I don’t care how righteous you think your issue is — it isn’t, at least not right now. You know what’s righteous? Give people some space. Give them time. Show them compassion, empathy and concern. Not only is it righteous. It’s just plain right.

Please: don’t be so callous as to disregard the utter horror that some are going through just to advance your own cause. You’re not honoring the memory of the dead — you’re perverting it, and they deserve better than that. Yesterday was a sad day for all of us, for humanity. As humans, we need to be there for each other. First, we need to grieve, we need to process, we need to heal. Once we do that, we can start working together to figure the rest out.

In the mean time? Hug your children, your pets, your family and friends. Let them know how much they mean to you. It’s never too late. Until it is.

Well, it’s been a month.

Things got off to a hefty start, what with working dragon*con and all. I’ve given anyone who asked about the experience some version of the same response: “It was fun, but tiring.” When I returned home from Atlanta, I very quickly came down with a case of the ‘con crud, which wreaked havoc throughout my lungs for the better part of two weeks.

2011-09-21 at 17.34.34


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I’ve been home from Dragon*Con for a little more than a week now, and I’m still trying to figure out how to describe this year. Like so many things, it was a hodge-podge of awesome and infuriating.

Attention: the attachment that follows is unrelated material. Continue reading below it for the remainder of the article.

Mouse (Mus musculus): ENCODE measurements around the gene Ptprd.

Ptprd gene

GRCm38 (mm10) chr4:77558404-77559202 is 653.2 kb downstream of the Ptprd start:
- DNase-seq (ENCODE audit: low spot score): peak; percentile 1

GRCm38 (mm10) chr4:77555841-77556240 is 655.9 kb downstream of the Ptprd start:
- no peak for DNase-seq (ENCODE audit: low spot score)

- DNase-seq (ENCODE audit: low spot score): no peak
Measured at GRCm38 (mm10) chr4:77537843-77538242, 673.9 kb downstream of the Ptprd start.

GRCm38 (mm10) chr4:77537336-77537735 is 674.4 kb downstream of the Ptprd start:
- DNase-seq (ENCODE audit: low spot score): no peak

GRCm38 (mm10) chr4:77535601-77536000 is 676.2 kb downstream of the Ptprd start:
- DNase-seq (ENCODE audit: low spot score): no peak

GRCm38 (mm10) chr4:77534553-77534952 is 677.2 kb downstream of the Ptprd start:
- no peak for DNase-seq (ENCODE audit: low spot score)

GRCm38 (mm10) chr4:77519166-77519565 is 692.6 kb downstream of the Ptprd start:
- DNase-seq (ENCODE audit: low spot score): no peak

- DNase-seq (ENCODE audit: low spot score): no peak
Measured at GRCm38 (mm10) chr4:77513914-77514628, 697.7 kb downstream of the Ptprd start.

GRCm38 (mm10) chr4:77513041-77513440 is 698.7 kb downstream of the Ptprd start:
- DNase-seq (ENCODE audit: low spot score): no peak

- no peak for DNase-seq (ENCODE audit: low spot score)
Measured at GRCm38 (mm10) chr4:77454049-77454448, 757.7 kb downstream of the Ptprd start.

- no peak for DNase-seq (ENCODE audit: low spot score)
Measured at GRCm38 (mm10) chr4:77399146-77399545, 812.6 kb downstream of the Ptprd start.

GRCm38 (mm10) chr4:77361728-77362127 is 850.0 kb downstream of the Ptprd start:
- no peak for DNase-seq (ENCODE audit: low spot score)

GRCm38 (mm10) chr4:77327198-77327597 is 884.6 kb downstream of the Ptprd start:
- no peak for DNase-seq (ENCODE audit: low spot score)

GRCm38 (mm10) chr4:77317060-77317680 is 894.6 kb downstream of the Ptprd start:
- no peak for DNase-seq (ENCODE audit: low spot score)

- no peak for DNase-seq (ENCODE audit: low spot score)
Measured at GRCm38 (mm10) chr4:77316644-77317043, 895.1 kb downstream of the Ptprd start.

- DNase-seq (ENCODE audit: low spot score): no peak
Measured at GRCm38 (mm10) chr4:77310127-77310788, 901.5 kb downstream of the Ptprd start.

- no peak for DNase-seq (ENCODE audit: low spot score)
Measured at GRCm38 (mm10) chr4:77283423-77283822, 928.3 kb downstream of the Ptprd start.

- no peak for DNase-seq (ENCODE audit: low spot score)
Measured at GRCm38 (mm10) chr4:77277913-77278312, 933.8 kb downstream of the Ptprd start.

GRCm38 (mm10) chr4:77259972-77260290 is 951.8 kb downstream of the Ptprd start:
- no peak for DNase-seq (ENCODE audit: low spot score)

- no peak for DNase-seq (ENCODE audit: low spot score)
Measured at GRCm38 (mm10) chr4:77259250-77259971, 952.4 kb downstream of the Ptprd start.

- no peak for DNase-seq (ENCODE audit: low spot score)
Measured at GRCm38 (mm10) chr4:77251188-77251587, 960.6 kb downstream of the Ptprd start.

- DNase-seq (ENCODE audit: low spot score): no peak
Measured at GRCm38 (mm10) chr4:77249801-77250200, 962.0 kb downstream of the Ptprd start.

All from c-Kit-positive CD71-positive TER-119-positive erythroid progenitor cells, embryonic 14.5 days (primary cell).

The ‘con is many things to many people. To me, it represents more of a family reunion than anything else. I’ve always been an “outsider” in that I live states away from some of the best people I’ve come to know over the last decade.

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Today would have been your forty-third birthday.

In our family, we tend to celebrate birthdays in groups: my grandmother, mother and uncle in March; the twins and a cousin in July; and then you and I in August.

I’ve never been particularly fond of birthdays, and not for the superficial reason many give of being reminded that they’re older. Being the center of attention is something I’ve never been fully comfortable with, and one thing that’s made it more bearable in the past is that you were there to share it with me. Like clockwork, even if we hadn’t seen each other in a while, we’d pick up and talk during the August birthday gathering and all would be well.

I’m going to miss that this year, and I miss you. It doesn’t feel right to know that you won’t be here to share the tradition with me this year, or ever again.

* * *

You died on a Sunday, on Halloween. I remember thinking that I wished I’d seen you one last time, wanting the ‘proper’ goodbye that many wish for but never get. We were out of time, and though I was devastated, a part of me was smiling because that’s the last memory I have of you: lying in a hospital bed, obviously in excruciating pain, doing your best to not show it, and smiling. You had no regrets, no delusions about how your life would end, or how soon. You weren’t scared or angry or bitter; you were happy.

In a way, maybe it’s best that we never said goodbye, because that’s how I always want to remember you: with a smile on your face.


Today was like any other. I woke up somewhat early (after sleeping way too much yesterday and last nite), had some toast and got ready for work. I minded my own business.

Then, via my friend Cali on Facebook, I learned of this:

Suspected child abuser Bradley Harlan Boda was arrested at his parents’ home Wednesday on felony and misdemeanor charges relating to sex assault on a child. [More…]

It took my brain a few minutes to register, and then I saw a post on Twitter from the local paper that spelled it out a little more clearly: